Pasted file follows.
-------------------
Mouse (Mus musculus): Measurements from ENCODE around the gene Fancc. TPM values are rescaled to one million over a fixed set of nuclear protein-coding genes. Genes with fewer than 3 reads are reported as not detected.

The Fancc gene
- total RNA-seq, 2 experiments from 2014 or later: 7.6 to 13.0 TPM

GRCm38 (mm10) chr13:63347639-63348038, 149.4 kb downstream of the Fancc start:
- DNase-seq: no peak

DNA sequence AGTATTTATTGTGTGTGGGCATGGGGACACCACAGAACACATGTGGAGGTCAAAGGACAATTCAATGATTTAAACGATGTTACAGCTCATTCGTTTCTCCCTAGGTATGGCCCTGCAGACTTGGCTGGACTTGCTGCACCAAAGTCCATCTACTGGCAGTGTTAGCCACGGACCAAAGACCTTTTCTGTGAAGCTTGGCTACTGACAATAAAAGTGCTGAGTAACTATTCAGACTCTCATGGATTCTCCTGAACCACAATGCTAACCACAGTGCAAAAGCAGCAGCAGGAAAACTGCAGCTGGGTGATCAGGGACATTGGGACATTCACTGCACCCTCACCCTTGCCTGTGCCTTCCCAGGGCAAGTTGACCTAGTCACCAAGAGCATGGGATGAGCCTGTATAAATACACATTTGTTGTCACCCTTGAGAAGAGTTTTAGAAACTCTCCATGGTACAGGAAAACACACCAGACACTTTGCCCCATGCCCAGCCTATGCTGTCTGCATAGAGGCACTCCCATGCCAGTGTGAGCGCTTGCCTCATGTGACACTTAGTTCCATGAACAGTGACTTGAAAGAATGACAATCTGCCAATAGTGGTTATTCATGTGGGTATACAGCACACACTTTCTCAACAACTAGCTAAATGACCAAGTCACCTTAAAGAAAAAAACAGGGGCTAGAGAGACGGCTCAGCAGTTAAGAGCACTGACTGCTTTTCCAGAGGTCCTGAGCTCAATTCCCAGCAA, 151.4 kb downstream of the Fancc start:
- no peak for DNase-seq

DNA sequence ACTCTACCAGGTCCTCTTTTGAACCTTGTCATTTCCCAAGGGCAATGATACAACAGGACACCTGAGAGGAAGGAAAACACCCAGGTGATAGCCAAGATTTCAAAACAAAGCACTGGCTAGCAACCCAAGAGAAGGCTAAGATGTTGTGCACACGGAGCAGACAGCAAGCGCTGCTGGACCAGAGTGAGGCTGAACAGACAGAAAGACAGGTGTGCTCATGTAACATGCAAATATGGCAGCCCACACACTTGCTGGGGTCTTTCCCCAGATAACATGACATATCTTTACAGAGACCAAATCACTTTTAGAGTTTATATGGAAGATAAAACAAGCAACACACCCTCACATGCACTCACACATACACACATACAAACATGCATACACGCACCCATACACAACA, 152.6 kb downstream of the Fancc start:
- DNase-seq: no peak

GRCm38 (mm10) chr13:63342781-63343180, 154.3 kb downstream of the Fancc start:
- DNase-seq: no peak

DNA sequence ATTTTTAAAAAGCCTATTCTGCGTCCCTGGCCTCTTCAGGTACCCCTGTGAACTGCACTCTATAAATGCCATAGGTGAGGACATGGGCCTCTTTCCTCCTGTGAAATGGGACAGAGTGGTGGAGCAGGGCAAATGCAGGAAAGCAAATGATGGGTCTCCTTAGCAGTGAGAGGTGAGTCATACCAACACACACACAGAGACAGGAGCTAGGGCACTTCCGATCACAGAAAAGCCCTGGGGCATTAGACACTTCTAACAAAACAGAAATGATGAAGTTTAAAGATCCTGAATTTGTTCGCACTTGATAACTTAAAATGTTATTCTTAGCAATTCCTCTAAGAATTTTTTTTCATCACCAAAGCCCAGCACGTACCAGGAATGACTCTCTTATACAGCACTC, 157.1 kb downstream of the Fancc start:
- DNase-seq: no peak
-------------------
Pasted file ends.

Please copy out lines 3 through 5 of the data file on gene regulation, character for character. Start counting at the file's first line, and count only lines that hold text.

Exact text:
- total RNA-seq, 2 experiments from 2014 or later: 7.6 to 13.0 TPM

GRCm38 (mm10) chr13:63347639-63348038, 149.4 kb downstream of the Fancc start:
- DNase-seq: no peak